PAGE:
|Rehearsing and Recording - Arthur Butterworth
What sort of rehearsal arrangements were customary in Bach's time
for the regular Sunday performances at the St. Thomaskirche in Leipzig
it is perhaps hard to know. Latter-day academics have speculated
and claim to know how things were done, but we are never likely
to know precisely how they managed. What sort of overall preparation
might "Messiah" have had at the first performance in Dublin,
one wonders? In Haydn's and Mozart's days things might not have
been much different. I is said that at the first performance of
the Beethoven Violin Concerto, only the soloist had actually seen
the part and practised it beforehand; the orchestra played it more
or less at sight.
So what kind of public performances resulted? Since recordings
did not exist we shall never really know. Habeneck, the French conductor
spent more than a year rehearsing the Beethoven 9th Symphony with
the Paris Conservatoire Orchestra before attempting a public performance,
calling forth the admiration - and indeed the envy - of Berlioz
and Wagner both of whom constantly complained of lack of sufficient
Certainly since the later years of the nineteenth century performance
practises on the continent - especially in Germany - have demanded
considerable rehearsal time. It is expected by orchestral players
that they will be called upon to spend many tedious and boring hours
in rehearsal, often in playing through music they are already familiar
with: the classical symphonies, overtures, concertos.
But time is money
In Britain it has never been quite the
same as on the continent. Players in this country have long been
regarded as the finest sight-readers in the world; able to play
virtually anything put before them. This might not, of course, always
have meant performances of the finest interpretative insight but
remarkably compelling for all that.
In the earlier days of the classical recording industry it was
probably axiomatic that only after considerable familiarity with
a work - thorough rehearsal and several concert performances - would
it be possible to contemplate recording it effectively. There were
good reasons for this: the 4½ minute discs had to be flawless;
there was no going back to make minute corrections as there is nowadays
with modern technology.
Without the intention to record a new work it was more or less
routine in England for a concert only to be afforded one rehearsal.
Sir Henry Wood's Promenade Concerts were economically possible with
but the one three-hour rehearsal on the morning of the actual concert.
It is amazing to reflect what was achieved in this way; new and
technically demanding works heard in London for the very first time
with but one "run-through"!
However, while it has in more recent times become possible - and
to pay for - extra rehearsal, this is by no means always the situation.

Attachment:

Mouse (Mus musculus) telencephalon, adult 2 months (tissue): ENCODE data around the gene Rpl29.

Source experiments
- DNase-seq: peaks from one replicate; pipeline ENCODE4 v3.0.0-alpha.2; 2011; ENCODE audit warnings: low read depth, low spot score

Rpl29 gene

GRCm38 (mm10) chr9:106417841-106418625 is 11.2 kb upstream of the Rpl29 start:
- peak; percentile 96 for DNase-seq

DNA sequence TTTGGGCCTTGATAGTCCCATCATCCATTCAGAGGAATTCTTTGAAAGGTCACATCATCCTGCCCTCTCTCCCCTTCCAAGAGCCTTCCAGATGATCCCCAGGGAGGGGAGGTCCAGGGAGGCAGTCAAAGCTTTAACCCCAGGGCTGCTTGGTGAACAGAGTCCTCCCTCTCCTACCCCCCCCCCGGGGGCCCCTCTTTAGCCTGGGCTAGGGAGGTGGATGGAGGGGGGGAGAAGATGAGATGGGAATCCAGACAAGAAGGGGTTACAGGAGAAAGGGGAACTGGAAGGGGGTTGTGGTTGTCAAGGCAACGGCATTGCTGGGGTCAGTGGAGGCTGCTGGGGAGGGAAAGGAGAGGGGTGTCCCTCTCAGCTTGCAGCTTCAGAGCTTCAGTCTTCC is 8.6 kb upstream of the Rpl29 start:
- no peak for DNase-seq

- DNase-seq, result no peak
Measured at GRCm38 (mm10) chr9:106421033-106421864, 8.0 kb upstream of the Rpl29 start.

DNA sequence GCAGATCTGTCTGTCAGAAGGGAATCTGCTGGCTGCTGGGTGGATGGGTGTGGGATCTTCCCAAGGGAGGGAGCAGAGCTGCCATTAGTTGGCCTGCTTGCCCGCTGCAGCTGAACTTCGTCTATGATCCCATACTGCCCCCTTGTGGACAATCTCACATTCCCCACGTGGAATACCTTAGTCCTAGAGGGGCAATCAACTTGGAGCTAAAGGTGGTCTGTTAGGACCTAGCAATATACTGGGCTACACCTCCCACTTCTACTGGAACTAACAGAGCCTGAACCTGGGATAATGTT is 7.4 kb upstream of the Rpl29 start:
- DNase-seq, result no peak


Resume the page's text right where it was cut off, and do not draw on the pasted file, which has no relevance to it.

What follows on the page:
The Cheltenham Festivals of the 1950s provided an example of what
could be achieved with thorough and adequate preparation. The Hallé
Orchestra under Sir John Barbirolli spent a week each July in presenting
new works. This was preceded by a whole week of rehearsals in Manchester
before the orchestra travelled to Cheltenham. It was a great privilege
for me to have my own First Symphony given its first performance
there in 1957. I find it hardly credible now to reflect on the fact
that the Symphony had no less than a total of nineteen hours of
rehearsal! This included the first hour of reading through it, which
I conducted myself in the Royal Hall, Harrogate, while Barbirolli
listened; followed by sectional rehearsals in Manchester the following
week and a final rehearsal at Cheltenham on the morning of the performance.
The enormous prestige and finesse of those Hallé performances
at Cheltenham in the halcyon days of the 1950s were due to the meticulous,
detailed rehearsals which Barbirolli demanded, and it paid off handsomely.
I have conducted this First Symphony a few times since, but the
most rehearsal it has been allowed has been around three hours in
total, sharing time with having to rehearse other - more routine
and familiar - things in the programme.
However, even three hours might seem reasonably generous in the
context of recording practice. It is nowadays routinely possible
to make a commercial recording of a new and unfamiliar work on the
"rehearse-record" principle. This is possible for two
good reasons: The technicalities of the recording process itself
allows minute corrections to be made in the progress of recording
itself, so that minute flaws of every kind can be more or less immediately
erased by the recording engineer - always himself a most astute
and percipient musician as well as being an electronic technician.
In this way a passage can be played, and assessed as it is being
rehearsed, and then immediately "performed" - in other
words recorded and preserved. The second reason is equally if not
more significant: orchestral players - especially in this country
- are so technically proficient, and (what is more) musically gifted
that it is ever more possible to give a compelling and wholly persuasive
performance on record. The same applies to recordings made in other
countries nowadays; the actual "need" - as some conductors
would put it - for intensive, repeated rehearsal does not now seem
to be so compelling as once it might have been. Of course, there
must always be the consideration that repeated concert performances
of a work ensure a familiarity to the performers that a "rehearse-record"
situation cannot quite bring about. However, we live in a world
not just of artistic idealism but of practical economics, and we
must take account of this.